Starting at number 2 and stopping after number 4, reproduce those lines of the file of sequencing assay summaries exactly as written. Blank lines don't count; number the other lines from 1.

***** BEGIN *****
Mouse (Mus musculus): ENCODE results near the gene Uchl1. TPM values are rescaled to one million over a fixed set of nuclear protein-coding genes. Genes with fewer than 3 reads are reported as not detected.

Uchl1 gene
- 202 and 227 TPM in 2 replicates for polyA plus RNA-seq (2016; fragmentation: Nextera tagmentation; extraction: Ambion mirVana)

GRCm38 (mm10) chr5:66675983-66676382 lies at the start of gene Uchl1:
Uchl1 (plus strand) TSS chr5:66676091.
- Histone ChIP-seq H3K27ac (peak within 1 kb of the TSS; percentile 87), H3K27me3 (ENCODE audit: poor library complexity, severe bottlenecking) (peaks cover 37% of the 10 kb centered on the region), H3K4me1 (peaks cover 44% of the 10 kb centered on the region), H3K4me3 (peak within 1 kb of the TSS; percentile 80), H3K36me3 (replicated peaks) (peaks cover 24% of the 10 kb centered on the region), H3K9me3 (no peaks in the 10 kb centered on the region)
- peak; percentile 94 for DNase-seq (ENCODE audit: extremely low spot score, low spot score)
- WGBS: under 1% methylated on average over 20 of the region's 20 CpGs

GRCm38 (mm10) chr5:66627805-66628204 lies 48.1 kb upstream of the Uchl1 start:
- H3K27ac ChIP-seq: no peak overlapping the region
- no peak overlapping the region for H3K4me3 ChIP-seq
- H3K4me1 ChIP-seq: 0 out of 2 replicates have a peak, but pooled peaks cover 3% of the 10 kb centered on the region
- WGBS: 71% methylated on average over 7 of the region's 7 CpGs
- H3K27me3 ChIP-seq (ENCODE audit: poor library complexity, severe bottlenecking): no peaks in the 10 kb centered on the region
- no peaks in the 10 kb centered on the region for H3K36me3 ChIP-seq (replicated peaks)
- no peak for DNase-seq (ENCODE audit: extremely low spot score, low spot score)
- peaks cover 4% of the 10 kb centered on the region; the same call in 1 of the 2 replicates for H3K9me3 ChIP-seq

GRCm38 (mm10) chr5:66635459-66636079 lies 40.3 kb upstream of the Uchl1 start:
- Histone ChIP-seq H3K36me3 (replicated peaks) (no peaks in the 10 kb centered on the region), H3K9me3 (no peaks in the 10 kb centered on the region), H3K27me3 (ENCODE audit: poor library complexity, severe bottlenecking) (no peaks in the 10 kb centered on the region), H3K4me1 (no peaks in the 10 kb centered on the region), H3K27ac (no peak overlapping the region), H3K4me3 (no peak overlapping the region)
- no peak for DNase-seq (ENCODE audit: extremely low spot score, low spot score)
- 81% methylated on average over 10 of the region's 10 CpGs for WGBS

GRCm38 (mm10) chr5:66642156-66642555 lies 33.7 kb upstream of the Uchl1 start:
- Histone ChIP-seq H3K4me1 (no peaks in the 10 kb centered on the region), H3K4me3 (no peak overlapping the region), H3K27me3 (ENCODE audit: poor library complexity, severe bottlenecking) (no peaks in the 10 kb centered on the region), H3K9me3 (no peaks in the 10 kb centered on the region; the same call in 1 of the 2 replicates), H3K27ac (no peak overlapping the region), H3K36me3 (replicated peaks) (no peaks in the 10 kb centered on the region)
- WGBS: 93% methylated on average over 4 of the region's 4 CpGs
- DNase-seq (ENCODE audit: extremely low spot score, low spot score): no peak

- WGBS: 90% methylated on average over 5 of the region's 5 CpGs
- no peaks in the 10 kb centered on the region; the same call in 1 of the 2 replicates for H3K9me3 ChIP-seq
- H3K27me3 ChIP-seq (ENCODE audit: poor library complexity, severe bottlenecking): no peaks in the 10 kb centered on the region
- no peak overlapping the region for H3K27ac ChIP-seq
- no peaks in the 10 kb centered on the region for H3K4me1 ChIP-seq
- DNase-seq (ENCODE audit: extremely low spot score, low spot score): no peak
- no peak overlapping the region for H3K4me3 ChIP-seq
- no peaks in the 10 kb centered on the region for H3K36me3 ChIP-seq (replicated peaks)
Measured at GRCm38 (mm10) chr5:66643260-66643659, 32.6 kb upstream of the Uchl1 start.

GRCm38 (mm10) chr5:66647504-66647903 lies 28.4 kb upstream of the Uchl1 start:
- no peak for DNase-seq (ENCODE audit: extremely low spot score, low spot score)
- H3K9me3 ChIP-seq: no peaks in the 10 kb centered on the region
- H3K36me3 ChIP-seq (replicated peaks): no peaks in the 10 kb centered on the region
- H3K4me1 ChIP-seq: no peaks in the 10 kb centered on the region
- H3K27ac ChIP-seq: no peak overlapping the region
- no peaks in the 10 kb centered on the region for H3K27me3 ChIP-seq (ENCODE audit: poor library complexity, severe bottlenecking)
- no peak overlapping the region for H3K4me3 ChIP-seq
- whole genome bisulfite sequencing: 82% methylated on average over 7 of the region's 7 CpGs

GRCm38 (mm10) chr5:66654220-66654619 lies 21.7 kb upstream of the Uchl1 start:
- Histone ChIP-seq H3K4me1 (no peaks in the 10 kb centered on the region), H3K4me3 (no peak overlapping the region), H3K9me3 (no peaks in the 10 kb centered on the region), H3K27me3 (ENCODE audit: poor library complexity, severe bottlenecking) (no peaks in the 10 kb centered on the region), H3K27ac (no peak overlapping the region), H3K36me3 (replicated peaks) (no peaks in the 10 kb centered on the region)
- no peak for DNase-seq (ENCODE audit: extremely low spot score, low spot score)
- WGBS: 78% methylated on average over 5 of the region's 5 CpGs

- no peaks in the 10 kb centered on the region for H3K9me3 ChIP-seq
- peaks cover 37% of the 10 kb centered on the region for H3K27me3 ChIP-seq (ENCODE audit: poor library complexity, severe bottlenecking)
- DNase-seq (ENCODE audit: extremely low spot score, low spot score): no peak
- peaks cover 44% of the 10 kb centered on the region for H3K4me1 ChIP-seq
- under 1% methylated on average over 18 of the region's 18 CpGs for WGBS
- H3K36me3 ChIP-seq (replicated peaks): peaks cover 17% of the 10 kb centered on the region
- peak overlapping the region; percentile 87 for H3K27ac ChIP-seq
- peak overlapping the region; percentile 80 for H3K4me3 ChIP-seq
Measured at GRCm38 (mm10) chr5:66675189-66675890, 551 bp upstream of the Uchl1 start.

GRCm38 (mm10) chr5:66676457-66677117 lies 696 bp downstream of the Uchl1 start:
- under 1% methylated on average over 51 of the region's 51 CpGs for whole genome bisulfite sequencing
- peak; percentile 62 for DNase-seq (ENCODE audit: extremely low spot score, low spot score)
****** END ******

Uchl1 gene
- 202 and 227 TPM in 2 replicates for polyA plus RNA-seq (2016; fragmentation: Nextera tagmentation; extraction: Ambion mirVana)

GRCm38 (mm10) chr5:66675983-66676382 lies at the start of gene Uchl1: